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Functional genomic analyses highlight a shift in Gpr17-regulated cellular processes in oligodendrocyte progenitor cells and underlying myelin dysregulation in the aged mouse cerebrum

Research output: Contribution to journalArticlepeer-review

  • Andrea D. Rivera
  • Francesca Pieropan
  • Irene Chacon-De-La-Rocha
  • Davide Lecca
  • Maria P. Abbracchio
  • Kasum Azim
  • Professor Arthur Butt

Brain ageing is characterised by a decline in neuronal function and associated cognitive deficits. There is increasing evidence that myelin disruption is an important factor that contributes to the age-related loss of brain plasticity and repair responses. In the brain, myelin is produced by oligodendrocytes, which are generated throughout life by oligodendrocyte progenitor cells (OPCs). Currently, a leading hypothesis points to ageing as a major reason for the ultimate breakdown of remyelination in Multiple Sclerosis (MS). However, an incomplete understanding of the cellular and molecular processes underlying brain ageing hinders the development of regenerative strategies. Here, our combined systems biology and neurobiological approach demonstrate that oligodendroglial and myelin genes are amongst the most altered in the ageing mouse cerebrum. This was underscored by the identification of causal links between signalling pathways and their downstream transcriptional networks that define oligodendroglial disruption in ageing. The results highlighted that the G-protein coupled receptor Gpr17 is central to the disruption of OPCs in ageing and this was confirmed by genetic fate-mapping and cellular analyses. Finally, we used systems biology strategies to identify therapeutic agents that rejuvenate OPCs and restore myelination in age-related neuropathological contexts.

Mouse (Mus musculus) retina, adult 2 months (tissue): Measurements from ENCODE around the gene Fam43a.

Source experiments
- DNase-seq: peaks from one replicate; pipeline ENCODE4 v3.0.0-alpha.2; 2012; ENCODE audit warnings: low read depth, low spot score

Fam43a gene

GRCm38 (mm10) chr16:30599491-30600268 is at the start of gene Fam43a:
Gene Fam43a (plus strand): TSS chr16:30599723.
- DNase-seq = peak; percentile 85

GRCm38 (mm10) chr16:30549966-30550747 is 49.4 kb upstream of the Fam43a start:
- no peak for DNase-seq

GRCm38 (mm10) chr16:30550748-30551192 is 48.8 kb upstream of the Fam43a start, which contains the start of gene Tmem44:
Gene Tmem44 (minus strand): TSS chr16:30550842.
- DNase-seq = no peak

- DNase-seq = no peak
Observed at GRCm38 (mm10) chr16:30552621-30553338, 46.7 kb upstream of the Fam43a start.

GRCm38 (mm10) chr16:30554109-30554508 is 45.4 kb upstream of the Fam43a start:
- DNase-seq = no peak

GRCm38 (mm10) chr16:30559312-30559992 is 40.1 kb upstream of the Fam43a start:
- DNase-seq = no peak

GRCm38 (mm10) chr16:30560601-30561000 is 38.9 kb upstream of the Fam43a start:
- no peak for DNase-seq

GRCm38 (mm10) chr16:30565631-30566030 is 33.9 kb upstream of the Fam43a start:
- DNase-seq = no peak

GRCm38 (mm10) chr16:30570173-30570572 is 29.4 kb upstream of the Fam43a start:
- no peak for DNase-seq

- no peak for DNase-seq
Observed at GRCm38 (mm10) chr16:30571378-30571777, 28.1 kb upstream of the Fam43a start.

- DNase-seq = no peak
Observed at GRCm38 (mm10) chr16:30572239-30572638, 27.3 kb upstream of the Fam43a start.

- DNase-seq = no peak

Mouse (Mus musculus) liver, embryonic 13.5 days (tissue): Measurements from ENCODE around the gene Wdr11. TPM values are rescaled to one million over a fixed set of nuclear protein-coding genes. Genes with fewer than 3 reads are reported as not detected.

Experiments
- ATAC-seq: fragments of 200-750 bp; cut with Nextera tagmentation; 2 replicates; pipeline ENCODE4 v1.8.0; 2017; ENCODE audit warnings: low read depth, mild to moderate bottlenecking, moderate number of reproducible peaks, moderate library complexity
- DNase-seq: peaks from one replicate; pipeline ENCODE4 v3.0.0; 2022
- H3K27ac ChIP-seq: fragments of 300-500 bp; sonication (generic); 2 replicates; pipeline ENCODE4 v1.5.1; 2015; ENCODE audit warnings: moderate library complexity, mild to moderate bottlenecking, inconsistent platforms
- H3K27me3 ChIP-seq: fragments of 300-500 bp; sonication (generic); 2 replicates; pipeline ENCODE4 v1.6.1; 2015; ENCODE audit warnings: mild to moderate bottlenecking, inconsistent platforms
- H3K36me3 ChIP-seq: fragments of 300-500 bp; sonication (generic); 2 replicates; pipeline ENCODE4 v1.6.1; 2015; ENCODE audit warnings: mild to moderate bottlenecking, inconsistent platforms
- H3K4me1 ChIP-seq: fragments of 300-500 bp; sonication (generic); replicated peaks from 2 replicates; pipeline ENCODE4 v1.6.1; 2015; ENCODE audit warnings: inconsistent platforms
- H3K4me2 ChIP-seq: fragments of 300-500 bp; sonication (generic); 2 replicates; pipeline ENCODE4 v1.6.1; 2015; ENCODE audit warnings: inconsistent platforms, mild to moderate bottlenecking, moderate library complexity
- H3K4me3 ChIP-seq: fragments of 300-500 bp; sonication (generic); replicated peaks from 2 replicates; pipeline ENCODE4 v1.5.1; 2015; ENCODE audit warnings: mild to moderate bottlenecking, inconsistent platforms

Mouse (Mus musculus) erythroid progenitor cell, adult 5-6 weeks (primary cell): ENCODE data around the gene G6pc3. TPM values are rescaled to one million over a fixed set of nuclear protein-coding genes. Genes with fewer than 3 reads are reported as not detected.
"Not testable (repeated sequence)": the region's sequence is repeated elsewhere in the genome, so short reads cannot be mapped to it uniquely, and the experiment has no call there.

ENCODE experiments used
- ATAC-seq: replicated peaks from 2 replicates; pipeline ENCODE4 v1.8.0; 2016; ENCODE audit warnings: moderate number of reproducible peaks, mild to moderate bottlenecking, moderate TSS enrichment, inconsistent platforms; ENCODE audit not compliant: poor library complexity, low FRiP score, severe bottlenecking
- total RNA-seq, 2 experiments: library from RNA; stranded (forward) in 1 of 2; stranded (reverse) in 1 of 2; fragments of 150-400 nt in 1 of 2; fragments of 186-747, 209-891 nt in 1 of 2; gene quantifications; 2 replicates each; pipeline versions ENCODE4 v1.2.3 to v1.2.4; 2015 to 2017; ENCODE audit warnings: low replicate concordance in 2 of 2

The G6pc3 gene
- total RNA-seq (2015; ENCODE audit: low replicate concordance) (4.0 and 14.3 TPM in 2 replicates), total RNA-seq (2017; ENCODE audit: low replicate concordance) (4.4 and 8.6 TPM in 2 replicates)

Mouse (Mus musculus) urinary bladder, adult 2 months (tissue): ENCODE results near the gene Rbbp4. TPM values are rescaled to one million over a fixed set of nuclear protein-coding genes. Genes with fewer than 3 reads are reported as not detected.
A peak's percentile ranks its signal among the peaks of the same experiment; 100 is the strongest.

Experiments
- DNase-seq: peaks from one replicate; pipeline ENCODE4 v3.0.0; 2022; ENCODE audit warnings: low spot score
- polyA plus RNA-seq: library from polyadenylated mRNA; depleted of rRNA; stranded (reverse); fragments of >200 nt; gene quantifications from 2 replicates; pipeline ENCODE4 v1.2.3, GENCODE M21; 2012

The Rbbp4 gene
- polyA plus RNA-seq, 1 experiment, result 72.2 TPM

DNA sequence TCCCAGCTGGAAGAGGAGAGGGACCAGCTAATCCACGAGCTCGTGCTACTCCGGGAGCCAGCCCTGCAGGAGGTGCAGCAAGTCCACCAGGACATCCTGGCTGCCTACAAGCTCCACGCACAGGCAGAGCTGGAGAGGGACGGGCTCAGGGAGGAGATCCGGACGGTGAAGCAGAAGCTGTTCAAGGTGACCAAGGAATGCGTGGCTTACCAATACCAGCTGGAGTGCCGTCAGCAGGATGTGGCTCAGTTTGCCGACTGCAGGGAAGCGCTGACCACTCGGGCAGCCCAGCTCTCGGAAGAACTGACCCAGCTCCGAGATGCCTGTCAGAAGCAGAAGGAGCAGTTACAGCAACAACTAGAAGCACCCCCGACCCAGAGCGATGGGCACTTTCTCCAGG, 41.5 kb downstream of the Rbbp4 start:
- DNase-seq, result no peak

Original languageEnglish
Article numbere13335
Number of pages14
JournalAging Cell
Early online date5 Mar 2021
DOIs
Publication statusEarly online - 5 Mar 2021

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    Licence: CC BY

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